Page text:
. Consider your essential criteria. If Ernst and Young don't need their candidates to have degrees do you? Plenty of great candidates have learnt more on the
job than they would have done at university.
. Look after candidates when they come to interview - they're nervous so a warm welcome, a drink of water and a smile from Reception will go a long way to
settle them down so you can see the best in them. As will running on time.
. Treat people with respect in the interview. They've taken time out of their day job and no doubt done lots of prep to come and meet with you. I've heard of
candidates travelling for hours only to find the interviewer has forgotten the interview and cancelled it. And I know of one interview where the CEO took phone calls (in the room!) during the interview. Obviously those candidates no longer
wanted the job and as a recruiter I chose not to work with that charity anymore.
. Feed back about all candidates you interview and do it in a timely fashion.
Mark Astarita talks about the fundraising employer brand at British Red Cross.
"Our fundraising people strategy is that we are aiming to be the best fundraising shop in the sector. Known to be the best fundraising shop, where people want to come and work for us so that the fundraising brand is really powerful. We
give people exceptional development opportunities, we grow exceptional talent and you know what? We know they will go, in time. Even after they've gone we hope they'll always tell others that they loved their time at The Red Cross. The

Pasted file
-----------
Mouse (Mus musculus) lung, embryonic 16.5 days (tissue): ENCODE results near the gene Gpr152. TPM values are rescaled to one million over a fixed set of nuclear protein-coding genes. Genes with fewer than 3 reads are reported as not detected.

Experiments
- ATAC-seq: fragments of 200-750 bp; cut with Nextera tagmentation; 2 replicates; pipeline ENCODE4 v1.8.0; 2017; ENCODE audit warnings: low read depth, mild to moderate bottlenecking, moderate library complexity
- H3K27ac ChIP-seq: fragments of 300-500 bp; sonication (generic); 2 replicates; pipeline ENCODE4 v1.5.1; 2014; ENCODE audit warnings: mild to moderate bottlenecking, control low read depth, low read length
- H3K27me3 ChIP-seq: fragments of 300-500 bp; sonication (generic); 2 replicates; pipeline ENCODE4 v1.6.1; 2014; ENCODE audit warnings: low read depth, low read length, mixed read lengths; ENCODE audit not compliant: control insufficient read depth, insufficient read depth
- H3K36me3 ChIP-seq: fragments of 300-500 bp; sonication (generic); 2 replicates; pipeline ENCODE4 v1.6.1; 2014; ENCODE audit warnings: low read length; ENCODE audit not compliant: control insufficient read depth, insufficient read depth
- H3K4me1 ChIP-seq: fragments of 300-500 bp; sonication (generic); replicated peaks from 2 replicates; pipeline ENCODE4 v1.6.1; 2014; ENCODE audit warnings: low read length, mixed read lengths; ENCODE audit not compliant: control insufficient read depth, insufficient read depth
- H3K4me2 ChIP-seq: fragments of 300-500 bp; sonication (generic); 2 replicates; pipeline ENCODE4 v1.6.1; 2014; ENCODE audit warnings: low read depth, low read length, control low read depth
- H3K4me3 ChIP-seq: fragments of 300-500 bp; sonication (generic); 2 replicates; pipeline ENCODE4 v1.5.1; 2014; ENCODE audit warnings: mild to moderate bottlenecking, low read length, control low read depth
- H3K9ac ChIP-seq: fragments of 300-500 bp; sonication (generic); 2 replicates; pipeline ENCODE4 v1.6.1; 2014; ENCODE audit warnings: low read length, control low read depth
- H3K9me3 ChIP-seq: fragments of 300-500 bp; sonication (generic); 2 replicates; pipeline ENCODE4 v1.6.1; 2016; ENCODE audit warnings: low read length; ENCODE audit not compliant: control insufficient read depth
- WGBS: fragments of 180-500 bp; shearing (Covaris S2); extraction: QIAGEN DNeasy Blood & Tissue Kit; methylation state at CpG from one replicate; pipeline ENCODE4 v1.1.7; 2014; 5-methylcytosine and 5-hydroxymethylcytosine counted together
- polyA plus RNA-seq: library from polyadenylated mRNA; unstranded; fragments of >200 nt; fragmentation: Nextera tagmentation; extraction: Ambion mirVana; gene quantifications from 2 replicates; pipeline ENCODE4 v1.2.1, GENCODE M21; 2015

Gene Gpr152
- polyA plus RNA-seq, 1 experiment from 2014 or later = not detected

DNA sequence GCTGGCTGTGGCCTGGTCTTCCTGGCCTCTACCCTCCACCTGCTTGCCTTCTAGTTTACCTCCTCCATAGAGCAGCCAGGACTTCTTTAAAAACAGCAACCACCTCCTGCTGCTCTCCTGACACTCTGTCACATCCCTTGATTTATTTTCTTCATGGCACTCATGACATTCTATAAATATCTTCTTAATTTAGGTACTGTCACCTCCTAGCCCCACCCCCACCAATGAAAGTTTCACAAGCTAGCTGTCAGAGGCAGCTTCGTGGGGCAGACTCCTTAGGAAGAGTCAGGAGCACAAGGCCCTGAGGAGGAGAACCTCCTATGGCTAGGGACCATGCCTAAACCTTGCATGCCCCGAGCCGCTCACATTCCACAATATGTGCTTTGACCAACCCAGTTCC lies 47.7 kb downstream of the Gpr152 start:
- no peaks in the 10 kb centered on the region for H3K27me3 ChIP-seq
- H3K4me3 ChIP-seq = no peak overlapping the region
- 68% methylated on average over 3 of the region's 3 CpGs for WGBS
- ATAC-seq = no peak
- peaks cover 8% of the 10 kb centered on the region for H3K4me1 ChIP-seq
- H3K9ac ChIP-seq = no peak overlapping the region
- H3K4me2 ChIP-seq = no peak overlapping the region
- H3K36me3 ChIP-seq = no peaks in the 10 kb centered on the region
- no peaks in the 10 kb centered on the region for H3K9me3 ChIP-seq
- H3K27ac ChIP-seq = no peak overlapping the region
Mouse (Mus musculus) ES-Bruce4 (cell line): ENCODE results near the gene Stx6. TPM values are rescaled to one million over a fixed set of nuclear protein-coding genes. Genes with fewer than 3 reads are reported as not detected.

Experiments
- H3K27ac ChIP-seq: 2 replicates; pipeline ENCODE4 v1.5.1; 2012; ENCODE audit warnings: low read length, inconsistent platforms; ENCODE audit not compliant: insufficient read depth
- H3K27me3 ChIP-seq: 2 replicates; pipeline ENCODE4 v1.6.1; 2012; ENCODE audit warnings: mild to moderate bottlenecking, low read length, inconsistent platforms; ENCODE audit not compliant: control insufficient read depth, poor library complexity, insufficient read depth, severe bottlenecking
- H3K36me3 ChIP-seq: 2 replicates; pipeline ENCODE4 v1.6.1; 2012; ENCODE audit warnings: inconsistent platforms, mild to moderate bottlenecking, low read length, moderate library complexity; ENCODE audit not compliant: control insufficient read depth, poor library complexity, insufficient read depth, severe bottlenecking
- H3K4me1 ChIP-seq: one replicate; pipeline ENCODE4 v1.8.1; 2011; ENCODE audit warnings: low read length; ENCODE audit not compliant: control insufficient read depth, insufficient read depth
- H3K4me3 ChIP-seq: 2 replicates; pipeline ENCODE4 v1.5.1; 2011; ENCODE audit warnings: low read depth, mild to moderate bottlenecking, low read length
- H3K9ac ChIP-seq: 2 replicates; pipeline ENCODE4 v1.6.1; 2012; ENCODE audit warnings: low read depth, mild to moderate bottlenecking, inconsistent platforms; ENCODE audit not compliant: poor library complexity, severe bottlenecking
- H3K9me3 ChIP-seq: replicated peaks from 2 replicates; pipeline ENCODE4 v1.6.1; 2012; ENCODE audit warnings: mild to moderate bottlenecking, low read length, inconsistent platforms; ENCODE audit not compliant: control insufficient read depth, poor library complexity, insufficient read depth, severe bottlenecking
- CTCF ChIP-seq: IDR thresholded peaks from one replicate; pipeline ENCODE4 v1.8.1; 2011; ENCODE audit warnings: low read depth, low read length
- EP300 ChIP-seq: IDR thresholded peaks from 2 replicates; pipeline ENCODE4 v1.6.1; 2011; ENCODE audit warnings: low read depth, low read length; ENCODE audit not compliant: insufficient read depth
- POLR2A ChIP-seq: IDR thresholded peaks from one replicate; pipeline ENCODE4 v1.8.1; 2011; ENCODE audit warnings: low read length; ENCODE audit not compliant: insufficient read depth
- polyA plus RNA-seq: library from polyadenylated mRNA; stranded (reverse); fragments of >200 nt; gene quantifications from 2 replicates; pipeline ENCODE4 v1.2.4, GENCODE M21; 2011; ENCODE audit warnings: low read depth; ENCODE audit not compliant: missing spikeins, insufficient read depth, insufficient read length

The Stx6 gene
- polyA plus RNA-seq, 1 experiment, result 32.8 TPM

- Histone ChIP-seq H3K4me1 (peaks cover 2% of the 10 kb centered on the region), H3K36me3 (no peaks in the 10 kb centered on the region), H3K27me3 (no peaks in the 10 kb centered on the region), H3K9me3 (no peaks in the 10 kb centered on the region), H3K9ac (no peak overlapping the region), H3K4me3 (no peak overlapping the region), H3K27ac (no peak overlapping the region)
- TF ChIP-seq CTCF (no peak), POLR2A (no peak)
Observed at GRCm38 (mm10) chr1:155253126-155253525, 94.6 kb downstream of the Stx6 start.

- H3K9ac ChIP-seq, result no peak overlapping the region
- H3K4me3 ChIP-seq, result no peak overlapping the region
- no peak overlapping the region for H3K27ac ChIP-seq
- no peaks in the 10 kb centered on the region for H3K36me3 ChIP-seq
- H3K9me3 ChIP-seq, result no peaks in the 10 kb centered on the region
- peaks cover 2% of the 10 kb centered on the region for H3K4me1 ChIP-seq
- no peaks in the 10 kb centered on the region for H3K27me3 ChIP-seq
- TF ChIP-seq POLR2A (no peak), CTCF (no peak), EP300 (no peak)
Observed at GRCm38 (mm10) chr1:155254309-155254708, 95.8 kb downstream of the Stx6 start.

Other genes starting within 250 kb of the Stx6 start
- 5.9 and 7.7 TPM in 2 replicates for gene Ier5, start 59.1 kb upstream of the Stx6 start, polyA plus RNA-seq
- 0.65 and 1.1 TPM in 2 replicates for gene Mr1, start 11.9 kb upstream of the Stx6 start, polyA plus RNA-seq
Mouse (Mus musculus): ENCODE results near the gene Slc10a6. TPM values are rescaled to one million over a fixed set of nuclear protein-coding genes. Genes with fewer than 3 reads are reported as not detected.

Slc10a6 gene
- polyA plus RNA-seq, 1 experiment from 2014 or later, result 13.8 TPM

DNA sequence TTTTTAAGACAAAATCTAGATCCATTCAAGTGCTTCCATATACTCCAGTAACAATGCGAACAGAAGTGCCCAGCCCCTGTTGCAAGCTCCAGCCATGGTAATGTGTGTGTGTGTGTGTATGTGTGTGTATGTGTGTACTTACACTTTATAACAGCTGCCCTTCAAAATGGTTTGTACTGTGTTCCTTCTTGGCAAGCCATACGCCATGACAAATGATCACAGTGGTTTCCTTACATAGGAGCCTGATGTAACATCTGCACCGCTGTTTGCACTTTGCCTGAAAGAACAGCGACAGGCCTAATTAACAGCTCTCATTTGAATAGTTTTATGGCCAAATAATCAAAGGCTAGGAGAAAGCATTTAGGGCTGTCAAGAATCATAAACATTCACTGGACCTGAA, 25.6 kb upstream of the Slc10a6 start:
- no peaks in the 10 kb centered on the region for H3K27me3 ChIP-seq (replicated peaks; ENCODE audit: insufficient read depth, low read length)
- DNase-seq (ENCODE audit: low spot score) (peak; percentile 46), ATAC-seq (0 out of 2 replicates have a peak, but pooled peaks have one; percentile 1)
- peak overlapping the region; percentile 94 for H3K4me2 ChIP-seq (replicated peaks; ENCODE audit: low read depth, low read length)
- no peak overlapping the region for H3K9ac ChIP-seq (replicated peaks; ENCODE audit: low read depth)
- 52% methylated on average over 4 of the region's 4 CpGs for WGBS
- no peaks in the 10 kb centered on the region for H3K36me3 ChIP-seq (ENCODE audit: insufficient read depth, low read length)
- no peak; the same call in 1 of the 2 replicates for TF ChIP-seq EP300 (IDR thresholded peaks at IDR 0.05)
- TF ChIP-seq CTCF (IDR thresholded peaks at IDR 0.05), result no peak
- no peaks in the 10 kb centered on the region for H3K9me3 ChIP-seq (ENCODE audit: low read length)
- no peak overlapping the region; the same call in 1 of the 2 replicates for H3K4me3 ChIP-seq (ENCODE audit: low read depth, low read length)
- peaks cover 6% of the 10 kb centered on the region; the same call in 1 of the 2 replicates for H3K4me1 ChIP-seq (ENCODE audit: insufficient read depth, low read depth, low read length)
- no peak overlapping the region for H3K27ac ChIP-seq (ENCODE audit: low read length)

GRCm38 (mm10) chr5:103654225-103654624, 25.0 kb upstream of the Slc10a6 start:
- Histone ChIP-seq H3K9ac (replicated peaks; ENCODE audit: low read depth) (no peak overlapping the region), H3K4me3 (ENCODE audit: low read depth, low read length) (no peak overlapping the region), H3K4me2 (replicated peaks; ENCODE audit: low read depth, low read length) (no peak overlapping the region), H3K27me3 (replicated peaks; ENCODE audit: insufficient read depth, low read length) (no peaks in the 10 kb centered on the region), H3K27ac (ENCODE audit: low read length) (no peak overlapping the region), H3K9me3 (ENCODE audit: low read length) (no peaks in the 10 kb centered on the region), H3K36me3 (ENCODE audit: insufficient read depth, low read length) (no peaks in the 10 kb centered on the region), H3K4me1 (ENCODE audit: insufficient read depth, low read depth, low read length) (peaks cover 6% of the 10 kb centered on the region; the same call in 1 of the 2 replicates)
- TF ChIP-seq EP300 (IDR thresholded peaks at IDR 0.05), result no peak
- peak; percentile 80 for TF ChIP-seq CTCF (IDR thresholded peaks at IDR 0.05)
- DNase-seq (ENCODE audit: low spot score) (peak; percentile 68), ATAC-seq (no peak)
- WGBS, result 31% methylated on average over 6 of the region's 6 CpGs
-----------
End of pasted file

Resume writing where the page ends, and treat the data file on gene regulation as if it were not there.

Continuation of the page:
fundraising brand grows as a consequence and we continue to attract talent.
Almost twenty of my former fundraisers have gone on to be directors of fundraising. That's the thing I'm very proud about. It's lovely that they think I was important in that because I don't always see it that way. I think they're all
Kate Collins shares how she has been building the employer brand for Teenage Cancer Trust.
"You need to be able to attract good candidates who will thrive in your culture - those two things are a rare combination. I've been quite deliberately making an effort (particularly after Stephen's Story because Stephen's Story is a
remarkable story to tell) to speak at the Institute of Fundraising Convention and other sector events. Because it shows fundraisers who we are, what our culture is like and builds that broader sense of connection around our employer
About the author
Carla Miller is a coach, consultant and facilitator, who works with charities and companies to create growth and develop happy, high-performing teams.